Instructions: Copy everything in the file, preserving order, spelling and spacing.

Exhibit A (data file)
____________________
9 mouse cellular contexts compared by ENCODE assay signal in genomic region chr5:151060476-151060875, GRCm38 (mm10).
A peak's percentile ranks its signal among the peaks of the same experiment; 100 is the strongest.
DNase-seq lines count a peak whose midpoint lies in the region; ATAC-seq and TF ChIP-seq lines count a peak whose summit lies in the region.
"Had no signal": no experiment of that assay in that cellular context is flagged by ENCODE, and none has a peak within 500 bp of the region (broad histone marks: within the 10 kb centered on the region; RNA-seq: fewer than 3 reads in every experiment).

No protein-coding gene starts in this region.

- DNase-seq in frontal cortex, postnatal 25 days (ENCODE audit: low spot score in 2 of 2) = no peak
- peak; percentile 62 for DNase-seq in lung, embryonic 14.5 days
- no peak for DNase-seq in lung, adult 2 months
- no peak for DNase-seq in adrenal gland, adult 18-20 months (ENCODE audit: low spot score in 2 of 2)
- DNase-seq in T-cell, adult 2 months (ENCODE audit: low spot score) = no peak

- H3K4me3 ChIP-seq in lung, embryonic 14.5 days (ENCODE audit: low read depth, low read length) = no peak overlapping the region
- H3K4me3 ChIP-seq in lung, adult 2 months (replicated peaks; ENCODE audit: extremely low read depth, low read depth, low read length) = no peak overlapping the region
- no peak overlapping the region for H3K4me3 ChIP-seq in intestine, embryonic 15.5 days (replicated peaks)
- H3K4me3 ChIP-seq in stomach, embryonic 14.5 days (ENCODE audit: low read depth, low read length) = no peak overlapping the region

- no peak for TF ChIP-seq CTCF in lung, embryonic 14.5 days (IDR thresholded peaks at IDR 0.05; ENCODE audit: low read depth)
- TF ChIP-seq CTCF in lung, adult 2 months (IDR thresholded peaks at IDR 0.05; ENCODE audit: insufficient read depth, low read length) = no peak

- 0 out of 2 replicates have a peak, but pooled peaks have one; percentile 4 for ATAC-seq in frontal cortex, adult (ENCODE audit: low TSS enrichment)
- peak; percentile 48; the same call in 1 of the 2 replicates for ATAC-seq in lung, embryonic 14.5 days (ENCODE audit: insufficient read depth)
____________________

9 mouse cellular contexts compared by ENCODE assay signal in genomic region chr5:151060476-151060875, GRCm38 (mm10).
A peak's percentile ranks its signal among the peaks of the same experiment; 100 is the strongest.
DNase-seq lines count a peak whose midpoint lies in the region; ATAC-seq and TF ChIP-seq lines count a peak whose summit lies in the region.
"Had no signal": no experiment of that assay in that cellular context is flagged by ENCODE, and none has a peak within 500 bp of the region (broad histone marks: within the 10 kb centered on the region; RNA-seq: fewer than 3 reads in every experiment).

No protein-coding gene starts in this region.

- DNase-seq in frontal cortex, postnatal 25 days (ENCODE audit: low spot score in 2 of 2) = no peak
- peak; percentile 62 for DNase-seq in lung, embryonic 14.5 days
- no peak for DNase-seq in lung, adult 2 months
- no peak for DNase-seq in adrenal gland, adult 18-20 months (ENCODE audit: low spot score in 2 of 2)
- DNase-seq in T-cell, adult 2 months (ENCODE audit: low spot score) = no peak

- H3K4me3 ChIP-seq in lung, embryonic 14.5 days (ENCODE audit: low read depth, low read length) = no peak overlapping the region
- H3K4me3 ChIP-seq in lung, adult 2 months (replicated peaks; ENCODE audit: extremely low read depth, low read depth, low read length) = no peak overlapping the region
- no peak overlapping the region for H3K4me3 ChIP-seq in intestine, embryonic 15.5 days (replicated peaks)
- H3K4me3 ChIP-seq in stomach, embryonic 14.5 days (ENCODE audit: low read depth, low read length) = no peak overlapping the region

- no peak for TF ChIP-seq CTCF in lung, embryonic 14.5 days (IDR thresholded peaks at IDR 0.05; ENCODE audit: low read depth)
- TF ChIP-seq CTCF in lung, adult 2 months (IDR thresholded peaks at IDR 0.05; ENCODE audit: insufficient read depth, low read length) = no peak

- 0 out of 2 replicates have a peak, but pooled peaks have one; percentile 4 for ATAC-seq in frontal cortex, adult (ENCODE audit: low TSS enrichment)
- peak; percentile 48; the same call in 1 of the 2 replicates for ATAC-seq in lung, embryonic 14.5 days (ENCODE audit: insufficient read depth)